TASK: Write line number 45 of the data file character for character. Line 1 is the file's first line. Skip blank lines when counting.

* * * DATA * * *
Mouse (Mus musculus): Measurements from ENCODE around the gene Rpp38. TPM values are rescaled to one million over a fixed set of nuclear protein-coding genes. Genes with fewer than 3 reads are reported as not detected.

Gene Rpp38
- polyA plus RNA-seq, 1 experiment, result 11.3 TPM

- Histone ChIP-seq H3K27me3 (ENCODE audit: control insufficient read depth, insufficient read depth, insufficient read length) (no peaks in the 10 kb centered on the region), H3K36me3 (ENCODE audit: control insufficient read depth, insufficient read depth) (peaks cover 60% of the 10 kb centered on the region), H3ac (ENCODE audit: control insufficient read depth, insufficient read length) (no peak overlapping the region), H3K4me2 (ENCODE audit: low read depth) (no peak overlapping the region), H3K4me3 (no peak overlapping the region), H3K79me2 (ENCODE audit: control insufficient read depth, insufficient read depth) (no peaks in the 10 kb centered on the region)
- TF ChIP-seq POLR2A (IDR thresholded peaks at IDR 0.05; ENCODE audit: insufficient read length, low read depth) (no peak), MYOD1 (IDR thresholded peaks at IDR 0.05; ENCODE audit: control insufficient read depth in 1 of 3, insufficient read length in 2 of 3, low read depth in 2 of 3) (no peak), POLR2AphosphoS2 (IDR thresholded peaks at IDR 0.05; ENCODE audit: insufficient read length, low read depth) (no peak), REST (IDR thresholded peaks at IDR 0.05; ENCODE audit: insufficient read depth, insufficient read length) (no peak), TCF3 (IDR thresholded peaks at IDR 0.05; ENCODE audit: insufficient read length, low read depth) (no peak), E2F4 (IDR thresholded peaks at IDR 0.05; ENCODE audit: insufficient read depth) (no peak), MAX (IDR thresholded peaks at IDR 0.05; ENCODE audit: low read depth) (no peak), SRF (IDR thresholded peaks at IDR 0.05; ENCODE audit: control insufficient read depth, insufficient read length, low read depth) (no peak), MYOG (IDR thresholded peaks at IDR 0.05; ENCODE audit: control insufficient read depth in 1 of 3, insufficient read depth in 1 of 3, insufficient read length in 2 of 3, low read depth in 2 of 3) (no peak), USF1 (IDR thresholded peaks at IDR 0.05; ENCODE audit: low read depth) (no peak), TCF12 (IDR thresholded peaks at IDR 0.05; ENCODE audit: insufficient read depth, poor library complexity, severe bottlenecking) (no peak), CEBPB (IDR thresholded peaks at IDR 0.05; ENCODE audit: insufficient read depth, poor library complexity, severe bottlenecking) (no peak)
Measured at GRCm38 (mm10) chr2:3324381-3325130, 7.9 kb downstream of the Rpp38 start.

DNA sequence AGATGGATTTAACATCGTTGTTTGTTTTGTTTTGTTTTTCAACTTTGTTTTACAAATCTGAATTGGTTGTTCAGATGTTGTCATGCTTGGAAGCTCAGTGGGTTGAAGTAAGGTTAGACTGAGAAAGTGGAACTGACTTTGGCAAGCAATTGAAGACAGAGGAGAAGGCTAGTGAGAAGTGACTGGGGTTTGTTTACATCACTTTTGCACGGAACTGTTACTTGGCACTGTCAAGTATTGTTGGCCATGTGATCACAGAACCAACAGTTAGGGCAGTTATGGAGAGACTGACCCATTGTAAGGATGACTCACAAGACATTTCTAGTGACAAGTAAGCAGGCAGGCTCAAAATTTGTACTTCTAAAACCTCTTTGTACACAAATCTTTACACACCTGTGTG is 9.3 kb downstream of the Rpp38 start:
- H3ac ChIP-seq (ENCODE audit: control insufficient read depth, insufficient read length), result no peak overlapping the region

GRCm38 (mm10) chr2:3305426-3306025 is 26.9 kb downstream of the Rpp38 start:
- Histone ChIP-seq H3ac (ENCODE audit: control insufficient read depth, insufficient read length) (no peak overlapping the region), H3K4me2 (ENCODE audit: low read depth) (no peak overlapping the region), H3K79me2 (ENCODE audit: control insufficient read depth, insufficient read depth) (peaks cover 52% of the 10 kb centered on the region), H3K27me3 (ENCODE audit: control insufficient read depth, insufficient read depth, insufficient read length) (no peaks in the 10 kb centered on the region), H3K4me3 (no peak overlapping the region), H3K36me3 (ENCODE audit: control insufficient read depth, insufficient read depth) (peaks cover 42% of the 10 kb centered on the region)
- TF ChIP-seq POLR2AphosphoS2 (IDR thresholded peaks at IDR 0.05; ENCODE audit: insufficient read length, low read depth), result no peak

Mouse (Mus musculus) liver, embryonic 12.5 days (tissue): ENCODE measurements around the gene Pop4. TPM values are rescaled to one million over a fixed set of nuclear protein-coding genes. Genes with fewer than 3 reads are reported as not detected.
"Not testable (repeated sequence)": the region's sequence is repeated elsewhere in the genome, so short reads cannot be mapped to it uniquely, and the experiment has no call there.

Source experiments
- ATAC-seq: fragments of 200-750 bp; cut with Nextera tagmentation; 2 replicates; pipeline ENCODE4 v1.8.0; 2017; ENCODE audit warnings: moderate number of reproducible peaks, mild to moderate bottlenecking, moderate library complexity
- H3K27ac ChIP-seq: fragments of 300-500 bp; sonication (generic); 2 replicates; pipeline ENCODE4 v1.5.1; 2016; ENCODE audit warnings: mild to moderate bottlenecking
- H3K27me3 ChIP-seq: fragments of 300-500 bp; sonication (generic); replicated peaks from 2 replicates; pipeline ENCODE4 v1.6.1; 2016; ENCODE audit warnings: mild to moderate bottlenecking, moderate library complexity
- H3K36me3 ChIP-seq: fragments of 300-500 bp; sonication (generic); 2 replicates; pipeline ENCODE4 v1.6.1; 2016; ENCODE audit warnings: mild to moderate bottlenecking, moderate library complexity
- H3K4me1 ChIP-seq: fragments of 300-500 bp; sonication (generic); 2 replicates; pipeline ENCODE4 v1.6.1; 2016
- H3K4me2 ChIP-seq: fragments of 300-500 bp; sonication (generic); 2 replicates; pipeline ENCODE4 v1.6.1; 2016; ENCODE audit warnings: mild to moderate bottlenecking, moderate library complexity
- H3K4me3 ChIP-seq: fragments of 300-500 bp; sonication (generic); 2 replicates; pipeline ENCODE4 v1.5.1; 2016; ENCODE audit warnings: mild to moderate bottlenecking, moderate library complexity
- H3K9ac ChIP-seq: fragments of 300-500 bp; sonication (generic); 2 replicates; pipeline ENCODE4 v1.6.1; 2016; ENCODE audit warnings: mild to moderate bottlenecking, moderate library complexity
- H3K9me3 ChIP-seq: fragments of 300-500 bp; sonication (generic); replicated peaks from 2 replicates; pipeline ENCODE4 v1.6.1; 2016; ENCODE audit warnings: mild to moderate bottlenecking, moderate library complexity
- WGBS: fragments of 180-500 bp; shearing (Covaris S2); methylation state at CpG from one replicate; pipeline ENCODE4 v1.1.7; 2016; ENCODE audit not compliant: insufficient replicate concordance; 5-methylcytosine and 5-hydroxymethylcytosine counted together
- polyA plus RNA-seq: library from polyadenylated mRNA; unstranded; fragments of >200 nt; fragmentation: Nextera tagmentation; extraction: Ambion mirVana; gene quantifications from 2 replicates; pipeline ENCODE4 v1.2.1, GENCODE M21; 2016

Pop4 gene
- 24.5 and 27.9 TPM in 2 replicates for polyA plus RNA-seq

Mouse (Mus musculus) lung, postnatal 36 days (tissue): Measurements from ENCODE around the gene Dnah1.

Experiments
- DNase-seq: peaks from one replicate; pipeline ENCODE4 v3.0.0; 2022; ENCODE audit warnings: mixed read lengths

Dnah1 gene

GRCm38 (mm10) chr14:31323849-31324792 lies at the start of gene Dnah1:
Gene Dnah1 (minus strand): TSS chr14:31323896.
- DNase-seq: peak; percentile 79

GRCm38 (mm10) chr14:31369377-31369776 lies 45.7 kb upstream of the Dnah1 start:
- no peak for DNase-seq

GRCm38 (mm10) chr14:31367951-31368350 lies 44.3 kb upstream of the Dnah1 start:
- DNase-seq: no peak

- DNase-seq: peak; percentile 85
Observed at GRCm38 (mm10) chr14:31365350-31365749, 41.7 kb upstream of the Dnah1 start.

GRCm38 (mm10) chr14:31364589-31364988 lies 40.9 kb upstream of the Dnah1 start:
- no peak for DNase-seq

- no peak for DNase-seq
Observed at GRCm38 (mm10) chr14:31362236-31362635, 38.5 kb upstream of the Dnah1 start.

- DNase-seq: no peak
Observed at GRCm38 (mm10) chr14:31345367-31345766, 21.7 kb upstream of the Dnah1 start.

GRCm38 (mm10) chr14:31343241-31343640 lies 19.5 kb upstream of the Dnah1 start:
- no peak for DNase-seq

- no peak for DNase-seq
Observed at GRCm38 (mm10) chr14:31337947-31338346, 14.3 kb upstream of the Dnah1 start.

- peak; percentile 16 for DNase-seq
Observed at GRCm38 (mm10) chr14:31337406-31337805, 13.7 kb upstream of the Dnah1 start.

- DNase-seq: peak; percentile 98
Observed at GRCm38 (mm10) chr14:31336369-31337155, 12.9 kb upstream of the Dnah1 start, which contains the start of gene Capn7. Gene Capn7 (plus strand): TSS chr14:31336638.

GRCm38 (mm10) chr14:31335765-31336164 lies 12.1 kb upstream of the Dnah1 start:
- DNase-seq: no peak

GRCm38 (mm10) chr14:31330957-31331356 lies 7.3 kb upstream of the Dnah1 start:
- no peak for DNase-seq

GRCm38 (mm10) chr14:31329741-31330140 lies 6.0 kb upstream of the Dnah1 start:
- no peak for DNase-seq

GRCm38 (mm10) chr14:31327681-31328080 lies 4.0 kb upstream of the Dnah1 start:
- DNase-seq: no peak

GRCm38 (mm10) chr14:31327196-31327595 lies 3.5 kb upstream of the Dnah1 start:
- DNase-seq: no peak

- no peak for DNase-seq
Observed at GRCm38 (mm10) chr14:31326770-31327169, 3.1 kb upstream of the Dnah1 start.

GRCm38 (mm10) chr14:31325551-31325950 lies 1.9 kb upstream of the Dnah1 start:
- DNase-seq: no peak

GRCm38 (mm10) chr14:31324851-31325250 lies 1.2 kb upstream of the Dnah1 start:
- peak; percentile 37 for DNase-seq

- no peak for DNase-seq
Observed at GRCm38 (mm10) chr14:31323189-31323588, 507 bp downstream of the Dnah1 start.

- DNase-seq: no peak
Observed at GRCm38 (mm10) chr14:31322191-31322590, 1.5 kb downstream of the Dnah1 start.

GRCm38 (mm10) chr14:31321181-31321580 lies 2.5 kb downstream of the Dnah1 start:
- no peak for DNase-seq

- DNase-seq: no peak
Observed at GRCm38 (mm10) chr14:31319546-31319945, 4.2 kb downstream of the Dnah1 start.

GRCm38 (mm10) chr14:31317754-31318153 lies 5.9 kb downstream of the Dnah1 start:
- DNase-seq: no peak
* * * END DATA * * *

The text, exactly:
- DNase-seq: no peak